Over time I have built up a vast collection of stencils. I have boxes of bones, veins or skulls etc. Sticking to a particular scale allows me to reuse them in new paintings. Recycling the templates is not only practical in order to bring down the time it takes to make a piece of work, it also has conceptual merit, as it represents a truer utilisation of the machine as a tool in the painting process. This is important because I want the influence of machine on ‘man’ to be imbedded in the physical process of the paintings.
In your work we see some influences from British artist, Francis Bacon, have his paintings made an impact on your practice?
I understand why people could make that connection, seeing as he sometimes used medical text books as source material, and his work frequently tends towards the violent and the morbid. I have looked at his work, and even once used a triptych of his as inspiration when I was interested in Biomorphism. However, I actually find his work most interesting for how it depicts space. I personally have always found the depiction of perspective space in painting problematic. In Bacon’s work the bodies or figures are normally positioned in geometrical cage like spaces, and set against otherwise flat, nondescript backgrounds. His use of minimal lines to indicate pictorial perspective space has resonated with me, as the ‘line’ is inherently flat. In my paintings the bodies often repose in abstract, flat and context-less spaces referencing the basic, minimal, virtual and grid like backdrops provided by 3D software’s and with their simple axial nature recalling the spatial designs of early computer animations based on three-dimensional coordinate systems.
Do you have any bad habits, do they effect your work?
I definitely lack patience with my work. The impatience is mostly directed towards the application and drying times of paint rather then the drawings and preparation prior to it. Literally watching the paint dry I find frustrating and that has led me to destroy paintings accidently before. I find however, that when working on many paintings simultaneously, it reduces the risk of that happening a little. That’s why I like to surround myself with many half finished paintings, so as to be able to work on them all at the same time.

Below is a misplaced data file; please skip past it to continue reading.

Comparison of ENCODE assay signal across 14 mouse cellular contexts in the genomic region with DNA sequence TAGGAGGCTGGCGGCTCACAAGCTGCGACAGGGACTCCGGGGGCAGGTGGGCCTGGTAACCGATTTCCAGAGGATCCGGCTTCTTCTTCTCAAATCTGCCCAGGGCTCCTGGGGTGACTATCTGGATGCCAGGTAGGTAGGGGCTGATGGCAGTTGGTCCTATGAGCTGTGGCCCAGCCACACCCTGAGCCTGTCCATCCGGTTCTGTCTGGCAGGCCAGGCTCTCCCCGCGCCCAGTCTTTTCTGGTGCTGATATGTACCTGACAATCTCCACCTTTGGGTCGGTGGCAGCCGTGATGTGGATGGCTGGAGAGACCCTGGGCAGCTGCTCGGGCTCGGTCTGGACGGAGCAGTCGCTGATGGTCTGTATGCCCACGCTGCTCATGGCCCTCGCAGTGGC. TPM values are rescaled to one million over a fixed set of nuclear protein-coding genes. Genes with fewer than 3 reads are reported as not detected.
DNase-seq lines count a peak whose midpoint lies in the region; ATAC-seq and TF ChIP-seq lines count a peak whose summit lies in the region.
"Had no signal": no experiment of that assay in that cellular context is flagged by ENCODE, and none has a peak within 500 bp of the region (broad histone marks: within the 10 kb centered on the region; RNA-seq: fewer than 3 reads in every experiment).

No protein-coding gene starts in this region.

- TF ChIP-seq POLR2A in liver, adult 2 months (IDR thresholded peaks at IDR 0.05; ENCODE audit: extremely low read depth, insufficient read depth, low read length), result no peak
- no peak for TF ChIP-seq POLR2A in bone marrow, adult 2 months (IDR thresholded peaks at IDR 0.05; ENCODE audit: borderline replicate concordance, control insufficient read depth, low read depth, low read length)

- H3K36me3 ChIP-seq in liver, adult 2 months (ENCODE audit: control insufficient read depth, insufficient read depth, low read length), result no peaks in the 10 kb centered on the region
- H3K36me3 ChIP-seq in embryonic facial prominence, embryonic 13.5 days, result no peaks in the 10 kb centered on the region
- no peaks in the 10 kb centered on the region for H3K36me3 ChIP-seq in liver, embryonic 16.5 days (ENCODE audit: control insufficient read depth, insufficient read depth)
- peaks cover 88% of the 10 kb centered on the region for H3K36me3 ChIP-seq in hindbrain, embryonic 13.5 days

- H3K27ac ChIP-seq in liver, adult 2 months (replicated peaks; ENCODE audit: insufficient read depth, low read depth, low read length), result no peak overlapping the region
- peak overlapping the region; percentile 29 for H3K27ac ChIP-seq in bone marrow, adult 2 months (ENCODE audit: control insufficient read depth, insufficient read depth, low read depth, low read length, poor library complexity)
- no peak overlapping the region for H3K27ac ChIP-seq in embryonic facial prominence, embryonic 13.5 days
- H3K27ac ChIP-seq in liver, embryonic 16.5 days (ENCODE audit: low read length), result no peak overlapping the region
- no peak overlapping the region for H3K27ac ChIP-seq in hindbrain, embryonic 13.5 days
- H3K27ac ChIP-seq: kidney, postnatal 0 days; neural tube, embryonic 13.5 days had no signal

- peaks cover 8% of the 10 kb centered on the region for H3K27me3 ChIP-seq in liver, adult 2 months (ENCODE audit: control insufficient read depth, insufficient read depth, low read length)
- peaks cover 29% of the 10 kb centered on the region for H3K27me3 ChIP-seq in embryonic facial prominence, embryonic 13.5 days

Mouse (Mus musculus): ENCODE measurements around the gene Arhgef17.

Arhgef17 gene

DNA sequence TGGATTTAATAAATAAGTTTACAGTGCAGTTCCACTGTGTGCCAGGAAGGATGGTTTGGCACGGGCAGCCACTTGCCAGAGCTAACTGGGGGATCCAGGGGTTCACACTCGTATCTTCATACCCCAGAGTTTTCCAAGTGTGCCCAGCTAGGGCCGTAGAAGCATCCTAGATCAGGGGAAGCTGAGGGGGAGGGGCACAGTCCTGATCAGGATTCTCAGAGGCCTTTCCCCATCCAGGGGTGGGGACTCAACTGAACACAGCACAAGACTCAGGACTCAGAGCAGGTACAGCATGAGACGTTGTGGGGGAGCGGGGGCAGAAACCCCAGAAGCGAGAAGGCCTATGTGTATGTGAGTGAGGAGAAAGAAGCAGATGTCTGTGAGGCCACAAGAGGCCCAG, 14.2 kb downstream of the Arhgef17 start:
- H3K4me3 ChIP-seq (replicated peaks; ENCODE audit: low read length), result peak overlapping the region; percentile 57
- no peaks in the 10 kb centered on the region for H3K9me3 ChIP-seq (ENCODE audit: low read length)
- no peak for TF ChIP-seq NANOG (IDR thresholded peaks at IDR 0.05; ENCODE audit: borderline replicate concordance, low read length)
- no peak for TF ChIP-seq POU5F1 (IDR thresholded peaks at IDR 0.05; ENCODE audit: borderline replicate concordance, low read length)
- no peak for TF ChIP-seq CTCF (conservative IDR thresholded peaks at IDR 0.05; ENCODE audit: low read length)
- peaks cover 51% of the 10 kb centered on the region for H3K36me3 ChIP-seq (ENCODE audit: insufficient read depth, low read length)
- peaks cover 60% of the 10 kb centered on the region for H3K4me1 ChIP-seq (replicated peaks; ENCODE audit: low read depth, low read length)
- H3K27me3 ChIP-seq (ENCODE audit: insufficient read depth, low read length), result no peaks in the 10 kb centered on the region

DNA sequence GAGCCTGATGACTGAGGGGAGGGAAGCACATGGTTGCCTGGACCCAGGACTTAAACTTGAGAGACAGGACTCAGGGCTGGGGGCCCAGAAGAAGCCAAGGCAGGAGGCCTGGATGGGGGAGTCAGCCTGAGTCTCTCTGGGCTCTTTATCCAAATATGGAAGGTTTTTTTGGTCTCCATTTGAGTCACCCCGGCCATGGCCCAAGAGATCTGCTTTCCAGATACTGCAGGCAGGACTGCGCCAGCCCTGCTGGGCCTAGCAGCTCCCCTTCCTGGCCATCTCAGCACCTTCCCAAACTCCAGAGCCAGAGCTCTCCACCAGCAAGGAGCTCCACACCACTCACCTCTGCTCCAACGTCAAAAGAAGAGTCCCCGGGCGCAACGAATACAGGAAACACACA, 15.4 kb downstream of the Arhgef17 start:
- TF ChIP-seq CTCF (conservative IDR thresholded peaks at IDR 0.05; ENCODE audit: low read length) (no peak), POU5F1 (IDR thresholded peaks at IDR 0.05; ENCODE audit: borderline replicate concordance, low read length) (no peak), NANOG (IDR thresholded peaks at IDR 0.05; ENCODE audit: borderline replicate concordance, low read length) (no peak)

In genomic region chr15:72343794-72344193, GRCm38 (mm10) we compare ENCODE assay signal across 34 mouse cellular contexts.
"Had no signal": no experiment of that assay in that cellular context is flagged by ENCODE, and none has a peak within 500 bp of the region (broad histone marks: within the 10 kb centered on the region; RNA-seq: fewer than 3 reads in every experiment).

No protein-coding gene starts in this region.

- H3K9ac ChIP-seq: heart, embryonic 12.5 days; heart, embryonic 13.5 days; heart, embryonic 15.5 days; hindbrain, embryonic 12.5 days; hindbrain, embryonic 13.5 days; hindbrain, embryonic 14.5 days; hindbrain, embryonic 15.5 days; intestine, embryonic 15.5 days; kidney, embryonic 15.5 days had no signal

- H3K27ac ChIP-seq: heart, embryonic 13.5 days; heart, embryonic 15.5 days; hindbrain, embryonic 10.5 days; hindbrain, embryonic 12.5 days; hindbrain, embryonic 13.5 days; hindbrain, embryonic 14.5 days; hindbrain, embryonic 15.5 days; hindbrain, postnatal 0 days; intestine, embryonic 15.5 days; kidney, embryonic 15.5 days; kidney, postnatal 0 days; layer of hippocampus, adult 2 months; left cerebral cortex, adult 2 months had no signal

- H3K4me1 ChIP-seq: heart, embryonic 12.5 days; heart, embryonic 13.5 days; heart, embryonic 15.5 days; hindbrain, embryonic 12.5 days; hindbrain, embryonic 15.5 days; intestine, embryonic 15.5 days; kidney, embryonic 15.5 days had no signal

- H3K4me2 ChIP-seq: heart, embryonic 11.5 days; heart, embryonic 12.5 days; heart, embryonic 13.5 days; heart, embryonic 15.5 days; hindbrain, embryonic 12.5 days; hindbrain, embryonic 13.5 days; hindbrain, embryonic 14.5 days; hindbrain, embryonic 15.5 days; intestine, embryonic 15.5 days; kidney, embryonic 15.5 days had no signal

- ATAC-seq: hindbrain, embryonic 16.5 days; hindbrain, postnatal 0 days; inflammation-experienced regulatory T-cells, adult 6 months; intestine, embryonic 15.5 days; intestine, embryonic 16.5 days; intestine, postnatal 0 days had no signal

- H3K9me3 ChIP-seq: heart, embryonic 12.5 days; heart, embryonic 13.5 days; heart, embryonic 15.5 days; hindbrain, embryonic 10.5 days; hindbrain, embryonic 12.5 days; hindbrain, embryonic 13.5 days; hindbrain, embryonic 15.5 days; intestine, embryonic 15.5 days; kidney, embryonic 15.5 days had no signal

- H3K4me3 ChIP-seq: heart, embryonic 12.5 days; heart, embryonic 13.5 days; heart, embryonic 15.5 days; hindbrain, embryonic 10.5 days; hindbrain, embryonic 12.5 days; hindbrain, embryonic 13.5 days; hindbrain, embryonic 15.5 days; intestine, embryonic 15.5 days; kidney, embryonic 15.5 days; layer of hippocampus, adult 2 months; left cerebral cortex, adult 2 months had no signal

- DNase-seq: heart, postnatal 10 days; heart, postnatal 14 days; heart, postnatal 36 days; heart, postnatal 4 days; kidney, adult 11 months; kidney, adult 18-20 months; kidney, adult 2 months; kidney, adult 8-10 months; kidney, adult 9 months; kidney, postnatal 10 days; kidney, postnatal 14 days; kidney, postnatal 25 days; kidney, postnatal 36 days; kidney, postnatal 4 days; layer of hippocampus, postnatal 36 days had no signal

What is your studio like? Do you have any rituals or routines that helps you start your day in the studio?
My studio is in my apartment. Given that I don’t have to commute, I pretty much start in the studio right after I get up in the morning. My day usually starts with lots of coffee which I tend to have in the room where I paint. However, I have found that when I get to the studio too early I just wind up sitting there, looking at my work and thinking about what I want to do to it, rather then actually starting the work. But when I do finally start I like to have music or a podcast playing in the background. I find listening to something helps me get into a zone.
Are you working on any new projects these days?
This year I have spent time rethinking and experimenting with my work. I have tried to introduce new elements and have thought about those elements that are perhaps less successful and can be discarded. As a result I have created a new series of smaller drawings that I am fairly happy with. However, most of my time has been spent on the development of a new series of paintings, in which I have switched up the medium they are done in. My work for a few years now has been done on large sheets of paper and occasionally on wooden boards, but the new work looks like it will be done on canvas with oils. Up until recently much of my paintings were done in lino-print colours, the kind used in woodcut printing, as they stayed wet on the foam rollers and on the pallets for longer. However, there was a limit to the subtlety of these colours, and I found these limitations increasingly frustrating. So far the oils seem to work fine so I am quite optimistic. The paintings are meant for a show, but I wont say too much at this point.
Are there anything else we should know about you and your work?
If anyone in NYC is interested in working together get in touch, its been a long time since I visited.
For more of László von Dohnányi: https://www.laszlovondohnanyi.com